Church Monument of the Month - January 2021 - All Saints', Conington
All Saints', Conington with its fine tower stands watch over the surrounding countryside – seen both by the passenger in the train from King’s Cross to Edinburgh and by the driver on the nearby Great North Road. All Saints' tower truly is monumental.
But inside this church lies a treasure trove of monuments to individuals with fascinating stories such as Sir Robert Cotton, the celebrated antiquary whose assembled manuscripts formed the basis of the British Library.
The estate of Conington belonged to Maud, niece of William the Conqueror, who married David, son of the Scottish King Malcolm in 1109. Conington remained part of Scotland until 1237 and was eventually passed to the Cotton family, whose gloriously opulent monuments spanning three centuries are held in the church today, together with memorials to a Scottish king and a prince.
However, the monument we wish to draw your attention to is unique and it happens to have survived from the previous church which once stood on the same site and which was dedicated to Our Lady, not All Saints'. The present church dates most likely to the late 15th century. Domesday Book records the presence of a church close to here as far back as 1086. Laying on the floor of the South Chapel is the earliest monument in the church which was carved c.1330 and is likely to be an effigy of Bernard de Brus, the lord of the manor and patron of the church, who died 1332–33 in his early twenties.
The effigy is carved Purbeck marble and depicts the religious garments of a member of the Third Order of St Francis. The figure is vested in a long cowled habit with a knotted cord at the waist, worn over a tunic of mail, the head being supported by two cushions. The armour is particularly interesting, as under the cowl of the monk's habit can be made out a chain mail hood (coif) and above the hood we can make out a helmet (bascinet). Looking towards the now damaged wrists, we can again see the chain mail tunic and gloves which are being worn underneath the habit. This is what makes this particular monument so interesting and unique, a nobleman depicted wearing items of clothing that are completely at odds with one another, that of a religious monk and those of a knight ready for war. Why would this happen? The short answer has everything to do with the medieval understanding of death and sin. From the early 13th century people believed that living a holy life of a religious (Monk or Nun) would help erase sins and by extension, the wearing of the habit of a Religious would aid in sins being forgiven and so at the time of burial some people were even buried in religious clothing.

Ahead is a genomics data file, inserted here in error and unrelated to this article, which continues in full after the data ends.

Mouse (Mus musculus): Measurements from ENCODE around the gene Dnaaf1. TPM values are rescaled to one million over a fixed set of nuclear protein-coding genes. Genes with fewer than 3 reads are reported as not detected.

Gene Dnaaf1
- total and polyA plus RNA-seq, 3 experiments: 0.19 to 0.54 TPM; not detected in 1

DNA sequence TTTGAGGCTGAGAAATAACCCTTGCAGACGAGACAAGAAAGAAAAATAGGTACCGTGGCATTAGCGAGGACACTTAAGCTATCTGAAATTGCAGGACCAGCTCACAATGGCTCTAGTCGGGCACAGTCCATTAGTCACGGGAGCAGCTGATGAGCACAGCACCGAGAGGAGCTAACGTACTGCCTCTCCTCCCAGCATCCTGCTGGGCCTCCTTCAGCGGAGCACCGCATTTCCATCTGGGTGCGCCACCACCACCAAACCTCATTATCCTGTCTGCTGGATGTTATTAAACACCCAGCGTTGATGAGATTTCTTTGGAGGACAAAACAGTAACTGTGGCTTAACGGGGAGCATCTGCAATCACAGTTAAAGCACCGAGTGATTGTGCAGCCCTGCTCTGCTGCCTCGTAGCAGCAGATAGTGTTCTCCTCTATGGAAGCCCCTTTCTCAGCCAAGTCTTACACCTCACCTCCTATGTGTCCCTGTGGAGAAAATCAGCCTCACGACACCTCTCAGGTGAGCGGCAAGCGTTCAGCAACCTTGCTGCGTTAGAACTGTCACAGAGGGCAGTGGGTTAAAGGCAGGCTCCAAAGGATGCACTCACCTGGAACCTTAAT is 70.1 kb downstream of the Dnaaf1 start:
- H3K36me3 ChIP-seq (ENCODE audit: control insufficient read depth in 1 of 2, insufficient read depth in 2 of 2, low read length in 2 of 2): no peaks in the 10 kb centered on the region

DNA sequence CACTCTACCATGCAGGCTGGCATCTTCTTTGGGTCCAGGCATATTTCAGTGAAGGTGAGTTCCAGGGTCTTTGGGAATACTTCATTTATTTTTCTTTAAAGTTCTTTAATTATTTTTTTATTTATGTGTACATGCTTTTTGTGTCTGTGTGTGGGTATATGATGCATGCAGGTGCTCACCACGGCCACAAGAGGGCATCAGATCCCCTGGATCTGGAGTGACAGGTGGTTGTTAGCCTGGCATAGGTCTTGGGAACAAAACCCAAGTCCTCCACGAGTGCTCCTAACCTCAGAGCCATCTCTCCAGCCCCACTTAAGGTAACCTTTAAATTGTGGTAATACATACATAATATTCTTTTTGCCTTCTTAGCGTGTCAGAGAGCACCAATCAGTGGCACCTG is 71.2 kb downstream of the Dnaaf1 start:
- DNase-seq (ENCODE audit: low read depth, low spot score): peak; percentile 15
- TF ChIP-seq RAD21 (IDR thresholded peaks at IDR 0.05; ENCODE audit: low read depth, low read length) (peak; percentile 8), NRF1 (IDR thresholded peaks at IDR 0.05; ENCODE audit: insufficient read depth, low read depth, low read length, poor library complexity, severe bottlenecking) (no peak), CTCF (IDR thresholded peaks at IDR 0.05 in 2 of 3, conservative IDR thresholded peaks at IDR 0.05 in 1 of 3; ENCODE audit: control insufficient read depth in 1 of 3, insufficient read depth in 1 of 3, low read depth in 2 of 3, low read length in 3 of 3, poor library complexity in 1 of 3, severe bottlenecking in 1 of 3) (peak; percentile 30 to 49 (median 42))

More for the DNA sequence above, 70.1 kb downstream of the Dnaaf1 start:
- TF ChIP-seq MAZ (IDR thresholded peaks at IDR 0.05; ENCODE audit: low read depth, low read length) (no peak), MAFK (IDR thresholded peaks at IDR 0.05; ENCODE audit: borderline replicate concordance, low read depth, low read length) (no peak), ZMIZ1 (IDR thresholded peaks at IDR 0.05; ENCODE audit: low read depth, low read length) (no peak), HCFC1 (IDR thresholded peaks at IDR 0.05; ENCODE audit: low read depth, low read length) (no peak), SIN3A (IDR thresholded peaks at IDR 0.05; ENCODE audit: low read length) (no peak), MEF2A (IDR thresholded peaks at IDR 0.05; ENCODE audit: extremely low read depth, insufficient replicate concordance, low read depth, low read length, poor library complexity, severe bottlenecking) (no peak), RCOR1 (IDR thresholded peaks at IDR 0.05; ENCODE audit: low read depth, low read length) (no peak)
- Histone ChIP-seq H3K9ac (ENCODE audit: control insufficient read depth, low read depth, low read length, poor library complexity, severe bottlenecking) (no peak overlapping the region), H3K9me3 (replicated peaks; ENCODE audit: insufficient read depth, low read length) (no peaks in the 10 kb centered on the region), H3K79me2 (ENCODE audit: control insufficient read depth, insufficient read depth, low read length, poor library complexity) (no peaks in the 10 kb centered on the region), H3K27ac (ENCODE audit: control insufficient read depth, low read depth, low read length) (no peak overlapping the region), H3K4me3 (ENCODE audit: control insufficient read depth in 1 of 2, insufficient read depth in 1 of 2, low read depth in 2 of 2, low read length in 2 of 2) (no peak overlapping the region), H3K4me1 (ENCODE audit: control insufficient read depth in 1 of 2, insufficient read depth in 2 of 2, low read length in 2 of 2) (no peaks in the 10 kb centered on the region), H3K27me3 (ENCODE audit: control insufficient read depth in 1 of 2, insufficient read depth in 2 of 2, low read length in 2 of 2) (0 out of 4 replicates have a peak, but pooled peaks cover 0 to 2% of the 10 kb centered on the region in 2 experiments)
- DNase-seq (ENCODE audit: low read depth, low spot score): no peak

You can watch three lectures with experts that explore the topics of Medieval Death in much more detail:
Contextualising Carved Cadaver Memorials in England with Dr Christina Welch - watch here
A Tomb with a View: Medieval Death with Prof. Paul Binski - watch here
A Medieval Guide to Escaping Purgatory: The practices of the late Medieval Cult of the Dead - watch here